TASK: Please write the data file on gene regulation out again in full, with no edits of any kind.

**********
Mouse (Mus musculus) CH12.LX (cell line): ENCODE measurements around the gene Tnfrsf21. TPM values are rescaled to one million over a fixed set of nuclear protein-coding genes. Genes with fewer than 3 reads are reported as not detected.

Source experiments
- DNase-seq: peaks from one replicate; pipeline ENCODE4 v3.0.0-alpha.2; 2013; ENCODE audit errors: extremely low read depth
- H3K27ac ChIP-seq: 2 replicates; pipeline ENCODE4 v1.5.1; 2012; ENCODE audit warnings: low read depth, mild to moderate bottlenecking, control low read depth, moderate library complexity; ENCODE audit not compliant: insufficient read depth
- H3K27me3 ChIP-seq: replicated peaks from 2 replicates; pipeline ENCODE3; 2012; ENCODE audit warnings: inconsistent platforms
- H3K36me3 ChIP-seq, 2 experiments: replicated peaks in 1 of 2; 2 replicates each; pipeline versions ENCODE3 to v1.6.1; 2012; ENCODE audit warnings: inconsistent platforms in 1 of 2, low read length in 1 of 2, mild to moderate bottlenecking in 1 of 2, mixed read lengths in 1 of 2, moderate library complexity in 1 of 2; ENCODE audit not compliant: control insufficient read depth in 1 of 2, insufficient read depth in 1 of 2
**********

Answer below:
Mouse (Mus musculus) CH12.LX (cell line): ENCODE measurements around the gene Tnfrsf21. TPM values are rescaled to one million over a fixed set of nuclear protein-coding genes. Genes with fewer than 3 reads are reported as not detected.

Source experiments
- DNase-seq: peaks from one replicate; pipeline ENCODE4 v3.0.0-alpha.2; 2013; ENCODE audit errors: extremely low read depth
- H3K27ac ChIP-seq: 2 replicates; pipeline ENCODE4 v1.5.1; 2012; ENCODE audit warnings: low read depth, mild to moderate bottlenecking, control low read depth, moderate library complexity; ENCODE audit not compliant: insufficient read depth
- H3K27me3 ChIP-seq: replicated peaks from 2 replicates; pipeline ENCODE3; 2012; ENCODE audit warnings: inconsistent platforms
- H3K36me3 ChIP-seq, 2 experiments: replicated peaks in 1 of 2; 2 replicates each; pipeline versions ENCODE3 to v1.6.1; 2012; ENCODE audit warnings: inconsistent platforms in 1 of 2, low read length in 1 of 2, mild to moderate bottlenecking in 1 of 2, mixed read lengths in 1 of 2, moderate library complexity in 1 of 2; ENCODE audit not compliant: control insufficient read depth in 1 of 2, insufficient read depth in 1 of 2